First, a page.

Business Briefs

By Staff | July 15, 2011

Australia-based Algae.Tec Ltd. has formed a collaboration contract with the Manildra Group to construct a demonstration-scale algae production facility at its 100 MMgy ethanol plant in Nowra, Australia. The project could be operational early next year. Manildra is making several contributions to the project, including access to the land and utilities. Algae.Tec’s role is to build the plant, and ensure safety and site regulations are met. One primary advantage of locating the demonstration-scale facility at the Manildra ethanol plant is the variety of CO2 sources that are available. Algae.Tec’s technology features enclosed photobioreactors.

Beginning in September, KLM Royal Dutch Airlines will begin using biojet fuel sourced from fats, oils and greases on a series of more than 200 flights. KLM will have Dynamic Fuels to thank for the fuel. A 50/50 joint venture between Syntroleum Corp. and Tyson Foods Inc., Dynamic Fuels officially opened a commercial-scale renewable diesel facility in Geismar, La., using feedstock sourced from Tyson. The KLM flights will be from Amsterdam to Paris, and according to Dynamic Fuels, the commercial renewable jet fuel underwent “rigorous renewable jet fuel testing and certification.” The certification work was performed by the Air Force Research Laboratory, Rolls-Royce Group and Cessna Aircraft Co. The fuel is made using Syntroleum’s Bio-Synfining Technology, a process that converts triglycerides or fatty acids using heat, hydrogen and proprietary catalysts. The entire process revolves around the Fischer-Tropsch process and Syntroleum focuses on three key areas. The first is the production and cleanup of synthesis gas made up of carbon monoxide and hydrogen. The second is a process that converts the synthesis gas to wax. The final process, or the Synfining process, is an upgrading step that transforms the FT wax into the diesel or jet fuel.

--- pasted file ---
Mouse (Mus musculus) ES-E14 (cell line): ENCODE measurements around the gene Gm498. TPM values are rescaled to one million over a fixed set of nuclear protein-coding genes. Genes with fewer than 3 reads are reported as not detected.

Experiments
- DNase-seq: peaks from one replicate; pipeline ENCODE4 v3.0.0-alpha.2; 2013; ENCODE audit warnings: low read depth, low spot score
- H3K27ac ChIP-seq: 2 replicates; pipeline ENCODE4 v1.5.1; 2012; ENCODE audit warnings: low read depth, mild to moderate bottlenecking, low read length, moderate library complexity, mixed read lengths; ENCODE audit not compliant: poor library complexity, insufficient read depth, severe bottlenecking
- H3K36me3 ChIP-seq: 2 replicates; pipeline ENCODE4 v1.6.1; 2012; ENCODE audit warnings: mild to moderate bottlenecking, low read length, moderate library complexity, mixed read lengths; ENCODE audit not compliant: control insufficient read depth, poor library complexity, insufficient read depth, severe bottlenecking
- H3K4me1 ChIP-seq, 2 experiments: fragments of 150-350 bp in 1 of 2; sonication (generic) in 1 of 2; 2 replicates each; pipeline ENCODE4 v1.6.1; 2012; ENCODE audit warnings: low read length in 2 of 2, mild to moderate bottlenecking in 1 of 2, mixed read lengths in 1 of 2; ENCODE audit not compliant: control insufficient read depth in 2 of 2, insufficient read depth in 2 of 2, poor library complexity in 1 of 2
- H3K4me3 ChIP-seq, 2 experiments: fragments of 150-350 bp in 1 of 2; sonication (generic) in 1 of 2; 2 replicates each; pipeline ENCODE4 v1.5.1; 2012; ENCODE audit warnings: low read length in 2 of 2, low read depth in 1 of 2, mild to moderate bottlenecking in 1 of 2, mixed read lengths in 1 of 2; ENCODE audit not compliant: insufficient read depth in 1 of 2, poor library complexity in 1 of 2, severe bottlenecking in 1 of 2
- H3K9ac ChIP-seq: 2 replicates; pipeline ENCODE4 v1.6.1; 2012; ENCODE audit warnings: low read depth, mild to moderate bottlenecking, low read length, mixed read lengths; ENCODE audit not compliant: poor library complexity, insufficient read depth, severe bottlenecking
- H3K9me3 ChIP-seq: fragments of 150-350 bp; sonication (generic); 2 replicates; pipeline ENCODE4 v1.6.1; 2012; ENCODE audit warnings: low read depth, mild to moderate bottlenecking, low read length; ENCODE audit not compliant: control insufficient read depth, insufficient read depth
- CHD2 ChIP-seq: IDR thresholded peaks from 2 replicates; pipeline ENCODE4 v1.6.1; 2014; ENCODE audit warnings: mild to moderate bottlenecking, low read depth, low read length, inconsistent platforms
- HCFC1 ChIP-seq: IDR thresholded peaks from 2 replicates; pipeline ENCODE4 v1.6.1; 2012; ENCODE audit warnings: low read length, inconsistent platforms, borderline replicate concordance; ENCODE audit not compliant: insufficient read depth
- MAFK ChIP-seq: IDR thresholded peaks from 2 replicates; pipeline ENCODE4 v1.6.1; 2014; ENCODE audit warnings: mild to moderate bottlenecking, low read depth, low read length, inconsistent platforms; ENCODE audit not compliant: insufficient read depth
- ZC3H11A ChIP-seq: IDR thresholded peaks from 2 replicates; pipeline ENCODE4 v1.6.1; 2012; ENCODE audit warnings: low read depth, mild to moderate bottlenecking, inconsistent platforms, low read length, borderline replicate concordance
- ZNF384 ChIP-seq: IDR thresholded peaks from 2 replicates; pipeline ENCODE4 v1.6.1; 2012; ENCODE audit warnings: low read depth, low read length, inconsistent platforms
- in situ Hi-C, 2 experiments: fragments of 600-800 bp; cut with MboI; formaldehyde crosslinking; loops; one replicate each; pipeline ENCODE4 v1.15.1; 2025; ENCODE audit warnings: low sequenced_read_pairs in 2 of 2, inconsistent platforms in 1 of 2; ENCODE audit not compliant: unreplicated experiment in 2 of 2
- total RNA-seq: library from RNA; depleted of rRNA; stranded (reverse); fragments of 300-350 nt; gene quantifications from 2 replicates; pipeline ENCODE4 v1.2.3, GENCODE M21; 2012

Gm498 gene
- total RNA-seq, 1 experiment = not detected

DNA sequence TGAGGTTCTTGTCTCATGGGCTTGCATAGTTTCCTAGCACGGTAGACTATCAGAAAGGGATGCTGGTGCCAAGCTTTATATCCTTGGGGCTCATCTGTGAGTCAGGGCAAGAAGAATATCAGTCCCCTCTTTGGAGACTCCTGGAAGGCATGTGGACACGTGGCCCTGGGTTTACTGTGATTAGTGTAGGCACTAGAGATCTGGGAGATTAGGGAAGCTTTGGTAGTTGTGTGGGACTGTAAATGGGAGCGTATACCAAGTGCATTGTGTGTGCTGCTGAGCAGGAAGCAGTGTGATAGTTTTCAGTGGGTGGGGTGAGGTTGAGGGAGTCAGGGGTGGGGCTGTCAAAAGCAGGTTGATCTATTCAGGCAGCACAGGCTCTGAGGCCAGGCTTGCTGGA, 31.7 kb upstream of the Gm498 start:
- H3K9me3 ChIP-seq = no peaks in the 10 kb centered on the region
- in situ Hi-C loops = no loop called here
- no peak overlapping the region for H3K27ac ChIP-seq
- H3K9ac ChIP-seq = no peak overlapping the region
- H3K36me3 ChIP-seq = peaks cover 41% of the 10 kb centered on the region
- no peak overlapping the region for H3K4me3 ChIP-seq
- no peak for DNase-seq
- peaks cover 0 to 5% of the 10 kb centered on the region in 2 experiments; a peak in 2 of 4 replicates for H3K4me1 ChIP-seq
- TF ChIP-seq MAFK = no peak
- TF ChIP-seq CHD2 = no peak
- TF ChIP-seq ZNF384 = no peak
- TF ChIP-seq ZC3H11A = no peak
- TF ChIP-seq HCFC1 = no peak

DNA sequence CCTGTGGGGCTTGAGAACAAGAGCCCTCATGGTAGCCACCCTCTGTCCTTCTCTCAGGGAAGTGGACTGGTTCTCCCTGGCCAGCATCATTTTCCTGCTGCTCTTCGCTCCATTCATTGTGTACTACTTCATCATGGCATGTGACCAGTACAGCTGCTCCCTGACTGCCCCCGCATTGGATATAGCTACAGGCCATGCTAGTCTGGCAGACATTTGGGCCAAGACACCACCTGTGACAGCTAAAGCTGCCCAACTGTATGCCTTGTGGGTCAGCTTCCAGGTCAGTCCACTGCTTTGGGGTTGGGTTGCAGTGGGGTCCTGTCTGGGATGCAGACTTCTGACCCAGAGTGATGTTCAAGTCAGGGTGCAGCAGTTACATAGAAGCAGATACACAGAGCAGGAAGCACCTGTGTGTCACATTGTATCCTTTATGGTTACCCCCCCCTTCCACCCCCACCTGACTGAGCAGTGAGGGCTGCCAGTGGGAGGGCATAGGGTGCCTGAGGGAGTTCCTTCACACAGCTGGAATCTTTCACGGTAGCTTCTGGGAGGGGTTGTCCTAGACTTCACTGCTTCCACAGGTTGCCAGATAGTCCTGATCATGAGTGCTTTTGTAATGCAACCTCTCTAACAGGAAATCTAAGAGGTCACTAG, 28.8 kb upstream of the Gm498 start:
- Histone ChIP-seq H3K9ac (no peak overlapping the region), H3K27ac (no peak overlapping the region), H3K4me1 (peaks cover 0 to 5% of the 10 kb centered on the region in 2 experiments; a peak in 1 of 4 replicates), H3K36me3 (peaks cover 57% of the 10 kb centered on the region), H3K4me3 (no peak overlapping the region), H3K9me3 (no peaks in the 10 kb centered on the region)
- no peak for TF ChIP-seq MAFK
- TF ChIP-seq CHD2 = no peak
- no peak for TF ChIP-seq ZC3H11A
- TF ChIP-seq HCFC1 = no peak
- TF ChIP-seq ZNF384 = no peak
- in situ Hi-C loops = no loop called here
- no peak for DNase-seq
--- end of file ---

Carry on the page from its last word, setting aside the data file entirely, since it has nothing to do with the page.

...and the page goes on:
Frazier, Barnes & Associates LLC recently announced that it has been retained to provide exclusive biodiesel market commercialization services for the new U.S. Biofuels Exchange (US-BX). Formed to become the ultimate sales and procurement tool for the biodiesel industry, US-BX will transform the way biofuel product is purchased and sold, at home and abroad. Sales and procurement of biofuel product can now be accomplished online with the touch of a button, the company states. The technology has the potential to significantly increase the liquidity of the biodiesel market and bring buyers and sellers together anonymously. FBA will focus on increasing the volume of biodiesel traded on the exchange. The US-BX has completed a rigorous testing program and all trading capabilities are now activated. Sellers post the specifics of their product on the internet, much like eBAY, and buyers execute the purchase at their convenience. The US-BX is a “two-sided” exchange, meaning that sellers can post “lots for sale” and buyers can post “lots wanted.” Everything is done in real-time and all postings are free.

Kartik Chandran might be the best person in the country to develop a new technology for converting organic waste sludge into biodiesel and methane. At least the Bill and Melinda Gates Foundation thinks so. Chandran has been awarded $1.5 million to develop the system that will be put to the test at a sanitation facility in Accra, Ghana. Chandran, an associate professor at Columbia University, has already achieved a lot in the wastewater treatment sector. Along with his team at the New York City-based university, he developed a system to test nitrous oxide (N2O) emissions at wastewater treatment facilities approved by the U.S. EPA and now used across the U.S. Chandran has developed a unit of measure than can explain a microbe’s propensity to produce nitrous oxide. His research found that when the bacteria used to convert the ammonia become overworked, large emissions of nitrous oxide occur. When treatment facilities are not equipped to handle the overload on the bacteria, significant amounts of emissions occur. The waste and fecal sludge to biodiesel work will be done with a team of partners. The process the team will work on utilizes the fecal sludge and other organic materials going into the wastewater facility, potentially reducing the amount of waste necessary to process.